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Milwaukee Ballet, Marcus Center, Milwaukee, April 2-5, 1998.

Milwaukee Ballet has what it takes to be a major professional ballet company. It has an experienced artistic director, Basil Thompson; a company of twenty-two attractive, well-trained dancers; talented apprentices; a symphony orchestra with a ballet-focused conductor; a large, well-equipped theater in a recently built state-of-the-art performing arts center; and a flourishing school. Backed by these assets the company presented a program of ballets by Antony Tudor (1908-1987), featuring the rarely seen Dark Elegies and Judgment of Paris, plus Gala Performance and Continuo.

With the dance community supporting its current leadership and facilities, the company was able to secure the approval for its Tudor productions as well as the assistance of the exacting Tudor Ballet Trust and the Dance Notation Bureau. Sallie Wilson, a specialist in Tudor works, staged Judgment of Paris and Gala Performance; and Donald Mahler, who had worked with Tudor during the great choreographer's years with the Metropolitan Opera Ballet, staged Dark Elegies and Continuo.

The program opened with Continuo (1971), set to the familiar Canon in D by Johann Pachelbel, a lyric piece created by Tudor in the last decades of his career. Responding to a request for a ballet for young dancers, he made use of his profound musicality and his command of the vocabulary of classical ballet to make the kind of dance that dancers love to perform. Milwaukee Ballet breezed through it.

Tudor had a sardonic sense of humor, and he gave it full rein in Judgment of Paris (1938), set to selections from Kurt Weill's sardonic Threepenny Opera. It was truly dark humor to transpose the myth of the shepherd lad Paris, judging the goddesses Juno, Venus, and Minerva for the prize of the golden apple, from sunny Greece to a sleazy nightclub where three tired, over-age trollops vie for the favors and wallet of the lone drunken customer. Wilson's exacting coaching of Milwaukee's Anne Finch and Susan Tanner brought memories of Ballet Theatre's introduction of the ballet with Lucia Chase waving her moth-eaten feather boa and Agnes de Mille, in an awful blond wig, clumsily climbing in and out of too-narrow hoops. An extra dividend in the Milwaukee performance was the appearance of theater-wise artistic director Thompson as the dishonest waiter, a role originally performed by Tudor.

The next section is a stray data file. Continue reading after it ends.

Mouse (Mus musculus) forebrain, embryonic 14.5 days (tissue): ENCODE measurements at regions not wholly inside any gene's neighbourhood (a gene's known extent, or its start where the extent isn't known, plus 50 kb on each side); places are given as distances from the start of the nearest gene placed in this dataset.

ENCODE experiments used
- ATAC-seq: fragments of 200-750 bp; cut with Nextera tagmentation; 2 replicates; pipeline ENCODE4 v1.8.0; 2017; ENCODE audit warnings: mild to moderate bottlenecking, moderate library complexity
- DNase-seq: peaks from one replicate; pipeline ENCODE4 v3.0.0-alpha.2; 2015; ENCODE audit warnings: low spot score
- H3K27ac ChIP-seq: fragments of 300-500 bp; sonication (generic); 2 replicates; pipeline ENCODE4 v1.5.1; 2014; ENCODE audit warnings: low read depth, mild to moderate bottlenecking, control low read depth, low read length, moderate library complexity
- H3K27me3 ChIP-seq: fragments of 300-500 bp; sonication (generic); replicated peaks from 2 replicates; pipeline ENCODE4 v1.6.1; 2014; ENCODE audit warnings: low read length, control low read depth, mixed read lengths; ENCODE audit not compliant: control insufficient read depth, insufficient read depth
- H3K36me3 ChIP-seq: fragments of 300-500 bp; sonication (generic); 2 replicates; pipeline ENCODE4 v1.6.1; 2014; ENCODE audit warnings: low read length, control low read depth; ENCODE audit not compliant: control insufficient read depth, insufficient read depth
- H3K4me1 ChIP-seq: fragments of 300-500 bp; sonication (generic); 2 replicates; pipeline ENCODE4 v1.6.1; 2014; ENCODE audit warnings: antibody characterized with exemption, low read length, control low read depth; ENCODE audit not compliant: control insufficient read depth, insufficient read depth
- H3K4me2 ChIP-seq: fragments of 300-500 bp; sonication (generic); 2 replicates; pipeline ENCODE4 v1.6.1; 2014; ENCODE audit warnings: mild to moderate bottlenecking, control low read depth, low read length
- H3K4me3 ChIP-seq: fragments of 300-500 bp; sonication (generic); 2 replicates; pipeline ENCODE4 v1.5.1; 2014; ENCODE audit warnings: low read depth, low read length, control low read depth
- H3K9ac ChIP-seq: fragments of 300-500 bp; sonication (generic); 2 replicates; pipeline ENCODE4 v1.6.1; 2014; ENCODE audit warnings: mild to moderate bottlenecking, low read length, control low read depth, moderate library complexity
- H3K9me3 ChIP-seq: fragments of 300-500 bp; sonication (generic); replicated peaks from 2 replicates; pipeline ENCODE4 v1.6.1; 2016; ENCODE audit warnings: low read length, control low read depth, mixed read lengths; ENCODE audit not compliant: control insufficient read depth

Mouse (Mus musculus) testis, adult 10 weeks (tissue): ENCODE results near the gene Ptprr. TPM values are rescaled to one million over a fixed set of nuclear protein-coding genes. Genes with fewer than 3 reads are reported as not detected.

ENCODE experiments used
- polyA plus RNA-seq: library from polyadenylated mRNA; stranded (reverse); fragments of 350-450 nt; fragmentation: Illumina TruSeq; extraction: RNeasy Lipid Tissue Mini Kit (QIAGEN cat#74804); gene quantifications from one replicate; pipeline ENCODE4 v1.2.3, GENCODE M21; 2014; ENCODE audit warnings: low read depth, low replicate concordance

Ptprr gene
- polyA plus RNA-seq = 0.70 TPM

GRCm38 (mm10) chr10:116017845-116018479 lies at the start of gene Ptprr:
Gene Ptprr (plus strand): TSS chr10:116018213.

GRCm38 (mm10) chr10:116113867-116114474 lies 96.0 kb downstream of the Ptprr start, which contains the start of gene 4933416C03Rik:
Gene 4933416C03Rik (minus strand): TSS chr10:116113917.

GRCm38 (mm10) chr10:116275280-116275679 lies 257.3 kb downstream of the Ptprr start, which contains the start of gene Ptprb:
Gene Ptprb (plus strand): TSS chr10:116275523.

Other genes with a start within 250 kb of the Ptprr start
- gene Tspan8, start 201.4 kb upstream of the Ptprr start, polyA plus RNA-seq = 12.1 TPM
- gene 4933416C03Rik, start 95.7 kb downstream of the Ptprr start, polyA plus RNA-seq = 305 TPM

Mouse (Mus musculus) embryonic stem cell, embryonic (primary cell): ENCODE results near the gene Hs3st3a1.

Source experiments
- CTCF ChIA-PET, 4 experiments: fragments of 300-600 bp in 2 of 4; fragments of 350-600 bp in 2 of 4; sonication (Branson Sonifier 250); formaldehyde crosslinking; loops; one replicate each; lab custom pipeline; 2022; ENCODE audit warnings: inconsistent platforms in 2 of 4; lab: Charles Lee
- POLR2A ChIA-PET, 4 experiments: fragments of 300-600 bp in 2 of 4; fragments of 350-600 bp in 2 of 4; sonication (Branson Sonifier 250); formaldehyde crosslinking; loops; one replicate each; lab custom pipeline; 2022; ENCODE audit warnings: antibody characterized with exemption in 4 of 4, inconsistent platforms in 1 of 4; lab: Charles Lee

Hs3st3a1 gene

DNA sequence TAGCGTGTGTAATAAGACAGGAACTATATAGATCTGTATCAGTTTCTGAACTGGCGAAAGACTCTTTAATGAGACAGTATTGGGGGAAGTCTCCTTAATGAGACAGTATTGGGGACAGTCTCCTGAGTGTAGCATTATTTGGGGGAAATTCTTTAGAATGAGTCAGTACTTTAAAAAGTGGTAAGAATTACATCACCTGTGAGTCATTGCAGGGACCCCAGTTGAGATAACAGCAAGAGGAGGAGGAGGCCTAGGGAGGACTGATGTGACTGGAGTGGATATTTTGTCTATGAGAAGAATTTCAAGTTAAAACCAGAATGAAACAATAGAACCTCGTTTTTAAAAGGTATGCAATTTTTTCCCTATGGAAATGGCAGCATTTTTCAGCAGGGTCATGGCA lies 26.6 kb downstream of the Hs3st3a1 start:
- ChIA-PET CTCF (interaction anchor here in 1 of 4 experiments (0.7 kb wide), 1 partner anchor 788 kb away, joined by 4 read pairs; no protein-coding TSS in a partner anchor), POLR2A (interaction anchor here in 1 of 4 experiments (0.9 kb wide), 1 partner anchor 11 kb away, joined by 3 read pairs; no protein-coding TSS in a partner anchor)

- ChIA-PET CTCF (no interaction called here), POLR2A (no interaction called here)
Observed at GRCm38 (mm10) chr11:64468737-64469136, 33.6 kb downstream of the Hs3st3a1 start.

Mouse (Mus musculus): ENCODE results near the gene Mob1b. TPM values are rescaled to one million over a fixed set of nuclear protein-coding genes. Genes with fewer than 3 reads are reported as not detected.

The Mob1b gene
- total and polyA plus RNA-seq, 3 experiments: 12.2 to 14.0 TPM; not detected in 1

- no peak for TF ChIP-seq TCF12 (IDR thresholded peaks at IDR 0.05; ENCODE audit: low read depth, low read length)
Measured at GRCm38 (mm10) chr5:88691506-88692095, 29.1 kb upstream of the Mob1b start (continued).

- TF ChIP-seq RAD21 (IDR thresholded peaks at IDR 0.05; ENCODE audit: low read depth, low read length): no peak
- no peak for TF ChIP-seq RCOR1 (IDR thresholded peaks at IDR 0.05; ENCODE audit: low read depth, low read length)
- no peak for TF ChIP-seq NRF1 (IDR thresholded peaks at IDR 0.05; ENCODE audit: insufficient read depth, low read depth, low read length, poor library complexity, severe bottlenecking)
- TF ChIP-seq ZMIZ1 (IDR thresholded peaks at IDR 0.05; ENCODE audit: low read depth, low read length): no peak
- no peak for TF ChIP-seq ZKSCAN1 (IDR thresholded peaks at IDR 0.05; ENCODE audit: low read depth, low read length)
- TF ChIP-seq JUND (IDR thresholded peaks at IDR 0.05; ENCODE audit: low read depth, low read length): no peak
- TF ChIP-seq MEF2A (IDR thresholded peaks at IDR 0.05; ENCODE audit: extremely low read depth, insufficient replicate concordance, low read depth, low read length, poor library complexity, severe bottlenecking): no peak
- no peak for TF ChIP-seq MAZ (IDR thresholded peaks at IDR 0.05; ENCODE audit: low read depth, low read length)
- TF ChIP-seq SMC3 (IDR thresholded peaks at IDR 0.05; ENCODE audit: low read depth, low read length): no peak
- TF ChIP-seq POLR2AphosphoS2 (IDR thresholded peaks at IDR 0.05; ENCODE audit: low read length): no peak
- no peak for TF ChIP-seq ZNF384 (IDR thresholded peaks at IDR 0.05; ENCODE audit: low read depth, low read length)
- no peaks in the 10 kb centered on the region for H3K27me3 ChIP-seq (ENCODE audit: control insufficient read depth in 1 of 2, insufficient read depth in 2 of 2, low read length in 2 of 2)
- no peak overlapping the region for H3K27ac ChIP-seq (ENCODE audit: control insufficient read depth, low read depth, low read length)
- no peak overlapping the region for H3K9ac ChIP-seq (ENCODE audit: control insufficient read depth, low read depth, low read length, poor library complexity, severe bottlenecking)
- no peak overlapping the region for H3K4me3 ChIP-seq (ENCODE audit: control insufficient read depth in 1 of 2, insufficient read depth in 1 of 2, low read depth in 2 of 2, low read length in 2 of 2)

On this program Tudor's choreographic genius was most evident in the depth of feelings he evoked in Dark Elegies (1937), the masterly ballet set to Gustav Mahler's Kindertotenlieder ("Songs on the Death of Children"). Tudor created the mood of profound sorrow in a grieving community of simple folk. There is no beating of breasts, just the heartbreaking questioning and acceptance of bereavement.

In Dark Elegies the choreographer shunned the aerial steps and twirling pointes of classical ballet, usually tuned to happiness. To suit the mourning community he invented subdued yet intricate movements communicating sadness. It is noteworthy that only the leading female dancers wear shoes, but only to step softly onto pointe--nary a releve or pirouette.

The closing ballet was the hilarious Gala Performance (1938, to Prokofiev), Tudor's send-up of the egotism and barefaced exhibitionism of ballerinas. He mocked the manners, the pirouettes, and the precarious balances of the primas. Although no dancer has equaled Nora Kaye's devastating portrayal of the Russian ballerina, Milwaukee's Mireille Favarel succeeded in arousing gleeful laughter.
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Author:Barzel, Ann
Publication:Dance Magazine
Date:Oct 1, 1998
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